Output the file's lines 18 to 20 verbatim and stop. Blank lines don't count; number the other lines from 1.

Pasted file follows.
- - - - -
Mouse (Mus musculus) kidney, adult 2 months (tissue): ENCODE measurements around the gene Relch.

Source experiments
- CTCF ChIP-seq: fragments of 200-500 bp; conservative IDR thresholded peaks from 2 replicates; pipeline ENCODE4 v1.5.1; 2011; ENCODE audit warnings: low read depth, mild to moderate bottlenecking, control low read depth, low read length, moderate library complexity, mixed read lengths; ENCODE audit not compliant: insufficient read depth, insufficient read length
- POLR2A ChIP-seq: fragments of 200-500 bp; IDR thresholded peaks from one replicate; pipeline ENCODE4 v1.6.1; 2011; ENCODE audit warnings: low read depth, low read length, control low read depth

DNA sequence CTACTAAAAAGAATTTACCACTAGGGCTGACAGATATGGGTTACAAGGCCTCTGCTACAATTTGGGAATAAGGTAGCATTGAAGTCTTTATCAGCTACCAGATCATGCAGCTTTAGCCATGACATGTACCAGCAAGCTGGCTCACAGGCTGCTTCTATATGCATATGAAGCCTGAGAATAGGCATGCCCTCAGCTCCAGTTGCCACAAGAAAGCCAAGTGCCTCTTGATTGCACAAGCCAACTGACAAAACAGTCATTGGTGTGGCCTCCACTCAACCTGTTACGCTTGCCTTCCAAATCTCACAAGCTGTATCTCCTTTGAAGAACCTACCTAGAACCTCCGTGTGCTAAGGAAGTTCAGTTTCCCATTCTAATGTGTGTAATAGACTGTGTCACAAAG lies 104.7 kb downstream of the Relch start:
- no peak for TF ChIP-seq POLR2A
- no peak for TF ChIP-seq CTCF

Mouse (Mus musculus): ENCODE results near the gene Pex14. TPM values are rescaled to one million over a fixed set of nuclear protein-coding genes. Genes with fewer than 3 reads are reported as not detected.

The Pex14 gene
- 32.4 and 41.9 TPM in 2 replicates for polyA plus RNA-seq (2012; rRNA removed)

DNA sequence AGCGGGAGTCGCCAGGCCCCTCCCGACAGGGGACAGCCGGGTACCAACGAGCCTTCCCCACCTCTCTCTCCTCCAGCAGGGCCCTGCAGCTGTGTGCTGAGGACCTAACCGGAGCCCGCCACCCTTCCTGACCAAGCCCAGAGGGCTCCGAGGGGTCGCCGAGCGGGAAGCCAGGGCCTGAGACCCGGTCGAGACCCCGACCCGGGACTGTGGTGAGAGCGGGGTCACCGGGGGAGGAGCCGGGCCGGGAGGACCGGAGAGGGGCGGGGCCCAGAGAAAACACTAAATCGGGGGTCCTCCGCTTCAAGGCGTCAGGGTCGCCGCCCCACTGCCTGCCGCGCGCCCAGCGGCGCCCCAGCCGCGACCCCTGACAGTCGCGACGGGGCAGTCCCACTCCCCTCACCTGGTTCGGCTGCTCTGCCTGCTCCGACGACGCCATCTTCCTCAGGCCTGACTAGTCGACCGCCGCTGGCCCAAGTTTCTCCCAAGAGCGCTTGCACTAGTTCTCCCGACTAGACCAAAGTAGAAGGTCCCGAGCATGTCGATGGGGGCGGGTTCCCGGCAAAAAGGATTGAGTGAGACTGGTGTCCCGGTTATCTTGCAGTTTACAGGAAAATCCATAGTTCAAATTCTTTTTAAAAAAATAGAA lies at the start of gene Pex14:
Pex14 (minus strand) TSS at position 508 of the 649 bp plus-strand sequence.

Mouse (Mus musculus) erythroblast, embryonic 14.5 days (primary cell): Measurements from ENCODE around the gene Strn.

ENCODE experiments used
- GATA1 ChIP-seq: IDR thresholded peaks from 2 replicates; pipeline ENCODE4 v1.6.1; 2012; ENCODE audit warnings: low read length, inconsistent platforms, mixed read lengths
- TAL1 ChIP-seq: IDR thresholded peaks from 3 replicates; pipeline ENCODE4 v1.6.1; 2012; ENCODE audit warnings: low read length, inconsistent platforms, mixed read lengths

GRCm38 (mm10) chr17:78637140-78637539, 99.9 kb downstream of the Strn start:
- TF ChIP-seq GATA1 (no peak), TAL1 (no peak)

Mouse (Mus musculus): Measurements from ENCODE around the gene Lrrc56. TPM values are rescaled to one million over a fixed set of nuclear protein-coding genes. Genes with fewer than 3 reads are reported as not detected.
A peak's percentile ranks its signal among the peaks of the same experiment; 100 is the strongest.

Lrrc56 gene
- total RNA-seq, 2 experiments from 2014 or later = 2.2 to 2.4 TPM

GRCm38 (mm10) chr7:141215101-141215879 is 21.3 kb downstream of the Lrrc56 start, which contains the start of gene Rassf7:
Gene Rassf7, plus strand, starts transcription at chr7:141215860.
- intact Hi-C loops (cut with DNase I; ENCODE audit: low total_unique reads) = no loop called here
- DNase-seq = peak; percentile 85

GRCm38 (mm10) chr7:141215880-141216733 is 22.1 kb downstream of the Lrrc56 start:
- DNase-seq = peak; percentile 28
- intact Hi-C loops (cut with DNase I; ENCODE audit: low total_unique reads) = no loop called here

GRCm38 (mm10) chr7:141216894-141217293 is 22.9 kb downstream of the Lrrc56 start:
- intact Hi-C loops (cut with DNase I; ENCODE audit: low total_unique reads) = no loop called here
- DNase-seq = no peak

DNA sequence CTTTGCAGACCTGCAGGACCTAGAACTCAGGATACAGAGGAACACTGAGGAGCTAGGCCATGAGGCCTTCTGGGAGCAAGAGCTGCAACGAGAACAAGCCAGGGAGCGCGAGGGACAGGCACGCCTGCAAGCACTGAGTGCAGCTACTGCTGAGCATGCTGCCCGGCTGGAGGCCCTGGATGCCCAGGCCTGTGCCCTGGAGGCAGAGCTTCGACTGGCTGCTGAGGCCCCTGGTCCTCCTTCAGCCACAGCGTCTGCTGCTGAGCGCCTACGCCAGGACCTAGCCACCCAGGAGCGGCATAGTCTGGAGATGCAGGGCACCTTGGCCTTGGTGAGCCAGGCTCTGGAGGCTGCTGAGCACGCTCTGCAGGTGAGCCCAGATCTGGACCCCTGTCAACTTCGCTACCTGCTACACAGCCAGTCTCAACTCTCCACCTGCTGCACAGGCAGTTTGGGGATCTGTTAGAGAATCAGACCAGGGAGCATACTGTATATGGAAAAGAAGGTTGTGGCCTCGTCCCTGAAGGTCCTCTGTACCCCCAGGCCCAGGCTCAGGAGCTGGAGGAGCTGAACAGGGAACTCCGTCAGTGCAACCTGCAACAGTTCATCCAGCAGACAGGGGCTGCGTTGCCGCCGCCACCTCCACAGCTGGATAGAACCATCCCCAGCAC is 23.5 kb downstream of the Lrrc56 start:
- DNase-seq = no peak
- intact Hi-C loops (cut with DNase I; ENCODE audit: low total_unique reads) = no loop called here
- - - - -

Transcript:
- TF ChIP-seq GATA1 (no peak), TAL1 (no peak)

Mouse (Mus musculus): Measurements from ENCODE around the gene Lrrc56. TPM values are rescaled to one million over a fixed set of nuclear protein-coding genes. Genes with fewer than 3 reads are reported as not detected.
A peak's percentile ranks its signal among the peaks of the same experiment; 100 is the strongest.